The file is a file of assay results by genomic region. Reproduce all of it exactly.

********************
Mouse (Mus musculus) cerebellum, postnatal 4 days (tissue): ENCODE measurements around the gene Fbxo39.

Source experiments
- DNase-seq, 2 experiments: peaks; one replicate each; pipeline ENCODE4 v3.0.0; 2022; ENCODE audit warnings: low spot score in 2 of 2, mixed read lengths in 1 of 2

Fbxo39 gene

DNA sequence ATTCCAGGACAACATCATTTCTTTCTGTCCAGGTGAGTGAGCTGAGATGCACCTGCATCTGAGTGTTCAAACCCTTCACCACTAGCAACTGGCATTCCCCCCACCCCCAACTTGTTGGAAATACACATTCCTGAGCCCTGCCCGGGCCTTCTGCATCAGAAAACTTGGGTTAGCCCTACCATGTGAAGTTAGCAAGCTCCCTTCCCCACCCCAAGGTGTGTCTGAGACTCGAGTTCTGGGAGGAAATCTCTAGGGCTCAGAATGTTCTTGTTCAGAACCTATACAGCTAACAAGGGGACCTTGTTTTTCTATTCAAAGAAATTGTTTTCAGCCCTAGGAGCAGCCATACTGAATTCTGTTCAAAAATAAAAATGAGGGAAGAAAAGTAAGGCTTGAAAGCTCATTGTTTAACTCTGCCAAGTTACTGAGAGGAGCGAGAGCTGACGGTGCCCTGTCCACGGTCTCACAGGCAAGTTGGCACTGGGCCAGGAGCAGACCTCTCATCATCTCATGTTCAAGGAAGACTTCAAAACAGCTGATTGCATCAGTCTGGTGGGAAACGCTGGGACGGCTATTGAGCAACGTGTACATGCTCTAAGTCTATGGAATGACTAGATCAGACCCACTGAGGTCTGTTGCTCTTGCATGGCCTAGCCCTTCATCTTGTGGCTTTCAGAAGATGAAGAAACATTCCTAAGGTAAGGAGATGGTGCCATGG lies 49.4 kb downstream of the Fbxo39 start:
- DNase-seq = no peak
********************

Mouse (Mus musculus) cerebellum, postnatal 4 days (tissue): ENCODE measurements around the gene Fbxo39.

Source experiments
- DNase-seq, 2 experiments: peaks; one replicate each; pipeline ENCODE4 v3.0.0; 2022; ENCODE audit warnings: low spot score in 2 of 2, mixed read lengths in 1 of 2

Fbxo39 gene

DNA sequence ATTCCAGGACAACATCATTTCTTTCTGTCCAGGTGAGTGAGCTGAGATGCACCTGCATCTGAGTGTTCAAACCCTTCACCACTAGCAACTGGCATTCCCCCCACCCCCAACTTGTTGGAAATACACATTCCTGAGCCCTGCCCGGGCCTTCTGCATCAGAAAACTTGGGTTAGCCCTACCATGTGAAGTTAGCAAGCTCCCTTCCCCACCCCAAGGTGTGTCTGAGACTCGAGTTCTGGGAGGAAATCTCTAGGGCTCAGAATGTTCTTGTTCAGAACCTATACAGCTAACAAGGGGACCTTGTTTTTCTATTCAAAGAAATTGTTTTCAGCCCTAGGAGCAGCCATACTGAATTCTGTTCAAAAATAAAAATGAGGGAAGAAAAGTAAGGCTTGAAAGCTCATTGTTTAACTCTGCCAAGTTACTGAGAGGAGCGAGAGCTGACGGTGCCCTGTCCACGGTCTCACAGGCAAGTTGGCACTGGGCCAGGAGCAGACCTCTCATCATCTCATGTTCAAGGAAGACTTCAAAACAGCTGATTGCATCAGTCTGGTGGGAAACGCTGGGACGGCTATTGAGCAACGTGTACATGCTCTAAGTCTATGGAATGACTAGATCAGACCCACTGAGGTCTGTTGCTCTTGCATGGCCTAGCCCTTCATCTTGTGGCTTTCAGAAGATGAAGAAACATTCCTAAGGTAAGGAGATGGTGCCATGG lies 49.4 kb downstream of the Fbxo39 start:
- DNase-seq = no peak